News

University cutbacks won’t affect Ibis Ride

Despite the wide range of actions being taken by the University of Miami to cope with the struggling economy, the beloved Ibis Ride is in no immediate danger of facing frequency shortages.

“University cutbacks have not impacted the Ibis Ride to date,” said Nanette Vega, the assistant dean of students.  “The Ibis Ride is funded mostly by private donors.”

In spite of what President Donna E. Shalala called “significantly worsened” economic conditions in a message sent to all members of the university community on Feb. 10, the Ibis Ride will not face any abrupt cutbacks and is more popular than ever among the student body.

According to Dean Vega, the amount of students who use the Ibis Ride increases by 1,500 to 3,000 students each year.  Last semester alone, 14,000 students took advantage of university-provided transportation to the Grove. The busiest night for the Ibis Ride was Thursday, on which approximately 500 students rode the bus, compared to the weekend when approximately 800 to 1,000 students used the bus.

With the increase in ridership has also come a significant decrease in violations reported of students on board the Ibis Ride.

“Ridership is way up and consequently the frequency of violations is lower,” Ricardo Hall, dean of students, said. “After awareness of the problems we were having went up, there was a sharp improvement in behavior. We are in a different place now.”

Despite the overall improvement in student behavior, the Dean of Students office still plans to monitor the manners and conduct of those using the Ibis Ride, looking to ensure those working on the bus are treated with the utmost respect.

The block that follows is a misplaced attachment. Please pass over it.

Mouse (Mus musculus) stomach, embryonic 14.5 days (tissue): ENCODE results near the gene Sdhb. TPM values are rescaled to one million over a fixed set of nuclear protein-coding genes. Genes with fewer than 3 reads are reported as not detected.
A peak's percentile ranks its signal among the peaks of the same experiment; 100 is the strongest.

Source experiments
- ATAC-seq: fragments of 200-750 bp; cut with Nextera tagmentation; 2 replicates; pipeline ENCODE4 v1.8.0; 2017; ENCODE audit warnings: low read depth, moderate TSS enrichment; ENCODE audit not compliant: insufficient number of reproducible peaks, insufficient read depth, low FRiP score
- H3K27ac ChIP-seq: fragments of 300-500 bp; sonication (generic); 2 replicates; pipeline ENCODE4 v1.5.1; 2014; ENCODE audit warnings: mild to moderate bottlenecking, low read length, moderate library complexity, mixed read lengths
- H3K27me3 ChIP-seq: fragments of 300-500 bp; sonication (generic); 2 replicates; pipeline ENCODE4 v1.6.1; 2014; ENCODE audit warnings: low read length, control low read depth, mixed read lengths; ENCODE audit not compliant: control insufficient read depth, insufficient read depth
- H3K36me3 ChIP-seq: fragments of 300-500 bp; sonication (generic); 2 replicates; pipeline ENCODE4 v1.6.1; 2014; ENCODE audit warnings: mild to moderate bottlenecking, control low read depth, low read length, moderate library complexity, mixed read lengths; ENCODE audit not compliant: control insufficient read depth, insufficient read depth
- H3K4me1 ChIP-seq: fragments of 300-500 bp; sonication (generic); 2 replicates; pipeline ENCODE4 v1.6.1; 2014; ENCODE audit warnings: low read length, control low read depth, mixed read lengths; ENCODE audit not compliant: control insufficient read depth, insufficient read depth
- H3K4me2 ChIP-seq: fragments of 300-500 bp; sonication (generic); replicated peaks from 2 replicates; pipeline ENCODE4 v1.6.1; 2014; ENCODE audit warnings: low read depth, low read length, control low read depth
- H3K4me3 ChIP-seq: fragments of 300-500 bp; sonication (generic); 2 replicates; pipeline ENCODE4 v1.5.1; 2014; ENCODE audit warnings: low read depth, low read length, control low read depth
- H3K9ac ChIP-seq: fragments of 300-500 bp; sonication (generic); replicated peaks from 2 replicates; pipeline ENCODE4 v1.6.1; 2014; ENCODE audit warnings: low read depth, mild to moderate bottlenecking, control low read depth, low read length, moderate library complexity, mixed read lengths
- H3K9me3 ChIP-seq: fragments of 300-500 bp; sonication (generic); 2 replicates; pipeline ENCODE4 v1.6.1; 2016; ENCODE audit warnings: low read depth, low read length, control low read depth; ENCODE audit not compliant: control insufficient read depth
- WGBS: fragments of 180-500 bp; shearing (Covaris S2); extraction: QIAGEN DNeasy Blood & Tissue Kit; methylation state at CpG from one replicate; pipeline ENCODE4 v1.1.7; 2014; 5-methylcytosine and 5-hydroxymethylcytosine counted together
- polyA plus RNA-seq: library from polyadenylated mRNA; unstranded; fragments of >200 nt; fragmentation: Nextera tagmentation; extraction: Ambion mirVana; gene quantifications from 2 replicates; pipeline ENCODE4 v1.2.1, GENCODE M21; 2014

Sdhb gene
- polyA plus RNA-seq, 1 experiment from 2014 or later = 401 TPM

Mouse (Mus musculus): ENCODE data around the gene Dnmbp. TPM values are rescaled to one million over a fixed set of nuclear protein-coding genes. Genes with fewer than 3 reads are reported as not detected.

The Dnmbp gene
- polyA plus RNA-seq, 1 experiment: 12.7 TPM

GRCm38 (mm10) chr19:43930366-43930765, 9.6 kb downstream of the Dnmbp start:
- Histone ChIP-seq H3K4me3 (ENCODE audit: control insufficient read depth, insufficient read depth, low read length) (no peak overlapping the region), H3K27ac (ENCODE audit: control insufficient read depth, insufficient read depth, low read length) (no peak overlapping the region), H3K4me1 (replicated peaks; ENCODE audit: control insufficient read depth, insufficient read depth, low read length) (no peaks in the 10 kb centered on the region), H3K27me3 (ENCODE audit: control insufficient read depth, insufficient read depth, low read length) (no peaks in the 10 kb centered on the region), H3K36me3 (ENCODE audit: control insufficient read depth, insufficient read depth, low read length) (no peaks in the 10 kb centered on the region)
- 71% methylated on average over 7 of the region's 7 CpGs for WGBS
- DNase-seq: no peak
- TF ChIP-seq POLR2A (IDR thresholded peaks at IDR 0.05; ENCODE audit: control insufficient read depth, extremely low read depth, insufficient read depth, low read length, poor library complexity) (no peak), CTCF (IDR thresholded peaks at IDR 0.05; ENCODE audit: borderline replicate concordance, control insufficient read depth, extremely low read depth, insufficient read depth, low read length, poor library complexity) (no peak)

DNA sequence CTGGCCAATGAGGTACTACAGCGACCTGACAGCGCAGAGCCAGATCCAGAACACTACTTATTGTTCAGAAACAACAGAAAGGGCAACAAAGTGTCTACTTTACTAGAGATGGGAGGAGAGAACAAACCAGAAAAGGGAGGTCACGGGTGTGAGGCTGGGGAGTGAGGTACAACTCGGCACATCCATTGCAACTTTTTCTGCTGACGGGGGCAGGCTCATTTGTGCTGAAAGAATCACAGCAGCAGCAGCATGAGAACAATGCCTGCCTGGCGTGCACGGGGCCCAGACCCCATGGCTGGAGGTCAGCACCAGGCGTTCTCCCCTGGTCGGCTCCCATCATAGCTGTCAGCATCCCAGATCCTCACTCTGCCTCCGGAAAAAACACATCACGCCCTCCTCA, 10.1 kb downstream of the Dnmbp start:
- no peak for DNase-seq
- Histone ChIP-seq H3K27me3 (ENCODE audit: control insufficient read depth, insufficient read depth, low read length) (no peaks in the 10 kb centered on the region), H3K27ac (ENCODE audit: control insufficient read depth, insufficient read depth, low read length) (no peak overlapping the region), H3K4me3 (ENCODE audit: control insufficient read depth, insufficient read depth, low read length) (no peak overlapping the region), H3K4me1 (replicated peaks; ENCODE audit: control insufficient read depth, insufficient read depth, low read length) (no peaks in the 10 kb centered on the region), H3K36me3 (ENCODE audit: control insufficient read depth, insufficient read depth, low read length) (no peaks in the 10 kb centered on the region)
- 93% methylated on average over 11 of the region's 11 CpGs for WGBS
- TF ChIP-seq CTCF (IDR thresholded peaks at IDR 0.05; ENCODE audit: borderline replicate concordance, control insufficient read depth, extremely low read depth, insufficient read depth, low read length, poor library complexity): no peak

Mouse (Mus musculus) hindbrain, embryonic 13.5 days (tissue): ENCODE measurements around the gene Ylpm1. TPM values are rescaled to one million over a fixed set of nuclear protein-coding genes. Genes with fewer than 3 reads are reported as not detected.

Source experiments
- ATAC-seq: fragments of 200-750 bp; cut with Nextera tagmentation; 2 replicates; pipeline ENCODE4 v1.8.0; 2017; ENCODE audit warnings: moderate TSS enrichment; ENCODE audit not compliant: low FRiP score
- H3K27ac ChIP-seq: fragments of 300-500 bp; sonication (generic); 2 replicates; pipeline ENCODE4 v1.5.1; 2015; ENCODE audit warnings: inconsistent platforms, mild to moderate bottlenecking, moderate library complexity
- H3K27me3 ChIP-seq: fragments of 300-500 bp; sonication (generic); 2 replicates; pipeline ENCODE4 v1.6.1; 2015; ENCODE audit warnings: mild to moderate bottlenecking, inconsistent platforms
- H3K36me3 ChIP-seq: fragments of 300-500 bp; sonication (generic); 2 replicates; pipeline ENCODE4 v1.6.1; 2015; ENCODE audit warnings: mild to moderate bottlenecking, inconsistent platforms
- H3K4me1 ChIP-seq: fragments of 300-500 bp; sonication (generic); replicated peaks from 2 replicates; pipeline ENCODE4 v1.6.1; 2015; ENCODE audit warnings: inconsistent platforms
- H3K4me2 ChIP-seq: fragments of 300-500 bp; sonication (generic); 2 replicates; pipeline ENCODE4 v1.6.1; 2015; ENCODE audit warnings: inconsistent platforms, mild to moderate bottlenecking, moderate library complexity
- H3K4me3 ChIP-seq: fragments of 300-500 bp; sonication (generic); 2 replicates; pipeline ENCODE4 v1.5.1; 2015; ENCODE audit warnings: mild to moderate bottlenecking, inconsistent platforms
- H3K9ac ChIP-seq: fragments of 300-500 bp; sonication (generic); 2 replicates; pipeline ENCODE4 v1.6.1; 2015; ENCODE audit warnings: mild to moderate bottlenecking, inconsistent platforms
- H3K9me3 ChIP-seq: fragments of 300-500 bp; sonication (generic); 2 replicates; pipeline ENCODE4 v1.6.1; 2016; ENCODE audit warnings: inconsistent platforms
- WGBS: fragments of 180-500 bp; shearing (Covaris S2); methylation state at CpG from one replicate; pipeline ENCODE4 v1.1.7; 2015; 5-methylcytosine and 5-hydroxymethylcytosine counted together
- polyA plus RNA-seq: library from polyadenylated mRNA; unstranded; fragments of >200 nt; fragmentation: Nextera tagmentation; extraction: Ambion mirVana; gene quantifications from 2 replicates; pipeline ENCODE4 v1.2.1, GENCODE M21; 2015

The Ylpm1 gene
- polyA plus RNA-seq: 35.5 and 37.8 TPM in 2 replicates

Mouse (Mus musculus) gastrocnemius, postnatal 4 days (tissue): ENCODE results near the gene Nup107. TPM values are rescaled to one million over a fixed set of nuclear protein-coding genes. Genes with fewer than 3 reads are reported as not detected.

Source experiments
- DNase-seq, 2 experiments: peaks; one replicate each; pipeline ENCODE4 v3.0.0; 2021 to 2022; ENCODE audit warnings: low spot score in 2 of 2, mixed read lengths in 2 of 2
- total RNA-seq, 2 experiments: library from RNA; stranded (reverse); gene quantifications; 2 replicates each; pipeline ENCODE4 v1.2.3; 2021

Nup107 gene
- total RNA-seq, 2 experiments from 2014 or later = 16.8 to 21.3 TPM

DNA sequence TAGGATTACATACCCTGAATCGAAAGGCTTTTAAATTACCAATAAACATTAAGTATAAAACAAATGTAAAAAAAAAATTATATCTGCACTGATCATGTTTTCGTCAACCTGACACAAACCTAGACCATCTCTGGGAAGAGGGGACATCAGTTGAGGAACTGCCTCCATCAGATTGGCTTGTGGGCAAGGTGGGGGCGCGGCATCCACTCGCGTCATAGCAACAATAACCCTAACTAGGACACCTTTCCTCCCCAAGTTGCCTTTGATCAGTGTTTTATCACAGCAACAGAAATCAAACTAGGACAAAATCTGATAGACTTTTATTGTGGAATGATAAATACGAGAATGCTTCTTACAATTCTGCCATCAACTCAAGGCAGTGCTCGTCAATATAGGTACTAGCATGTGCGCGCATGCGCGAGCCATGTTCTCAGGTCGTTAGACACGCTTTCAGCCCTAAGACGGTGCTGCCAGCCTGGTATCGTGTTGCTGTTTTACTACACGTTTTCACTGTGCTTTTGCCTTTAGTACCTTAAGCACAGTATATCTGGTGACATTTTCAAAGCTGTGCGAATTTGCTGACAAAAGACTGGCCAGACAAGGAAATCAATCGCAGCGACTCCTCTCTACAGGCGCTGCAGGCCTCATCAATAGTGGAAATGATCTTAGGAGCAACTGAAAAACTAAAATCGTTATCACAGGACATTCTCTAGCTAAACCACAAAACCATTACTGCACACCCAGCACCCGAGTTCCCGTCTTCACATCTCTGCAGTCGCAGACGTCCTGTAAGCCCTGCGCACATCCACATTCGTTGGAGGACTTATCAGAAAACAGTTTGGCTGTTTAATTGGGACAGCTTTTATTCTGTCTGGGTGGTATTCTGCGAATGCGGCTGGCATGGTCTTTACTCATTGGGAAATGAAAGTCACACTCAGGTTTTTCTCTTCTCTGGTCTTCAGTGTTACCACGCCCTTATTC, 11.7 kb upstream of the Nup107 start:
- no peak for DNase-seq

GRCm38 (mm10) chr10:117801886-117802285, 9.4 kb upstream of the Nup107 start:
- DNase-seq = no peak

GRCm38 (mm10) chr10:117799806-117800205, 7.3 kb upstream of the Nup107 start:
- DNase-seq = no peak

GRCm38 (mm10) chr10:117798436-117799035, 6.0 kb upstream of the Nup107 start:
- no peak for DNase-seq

“It irks me that some people are still disrespectful,” Hall said. “It’s more a nuisance than over-the-top bad behavior, but getting sick on the bus or disrespecting the driver or the monitor is completely contrary to why the Ibis Ride is there.”

February 23, 2009

Reporters

Mike Pindelski

Contributing News Writer


Around the Web
  • Miami Herald
  • UM News
  • HurricaneSports

In 2016, the Miami Hurricanes had tight end David Njoku, who went in the first round of the 2017 NFL ...

Four days had passed since his University of Miami basketball team squandered a 13-point second half ...

The Miami Hurricanes’ search for offensive line help is set to continue on the weekend of Jan. 26, w ...

It looks like Chad Thomas will have another opportunity to show NFL scouts that he is ready to play ...

Hurricanes fans, get out your pencils, calendars and a list of your favorite hotels. The Atlantic Co ...

Presidents at three higher education institutions in Miami "lend our unified voices” to the cal ...

Global and local efforts needed to respond to biological threats, UM President Julio Frenk warned at ...

As artificial Intelligence takes hold, tech visionary David Kenny stresses keeping human values in t ...

UM’s First Black Graduates Project committee visits an iconic D.C. museum for inspiration to create ...

The Beaux Arts Festival of Art debuts at a new site with picture-perfect weather and a panoply of or ...

The University of Miami men's tennis team (1-1) opened the spring portion of its 2017-18 schedu ...

The Miami women's basketball resumes play Sunday at 1 p.m., at Boston College with its northern ...

The University of Miami track and field team starred in the Lone Star State, as the Hurricanes shone ...

The Miami women's tennis team dominated play on its home court Friday to open the 2018 spring s ...

Hurricanes and Wolfpack face off at noon Sunday in Raleigh, N.C. ...

TMH Twitter Feed
About TMH

The Miami Hurricane is the student newspaper of the University of Miami in Coral Gables, Fla. The newspaper is edited and produced by undergraduate students at UM and is published weekly in print on Tuesdays during the regular academic year.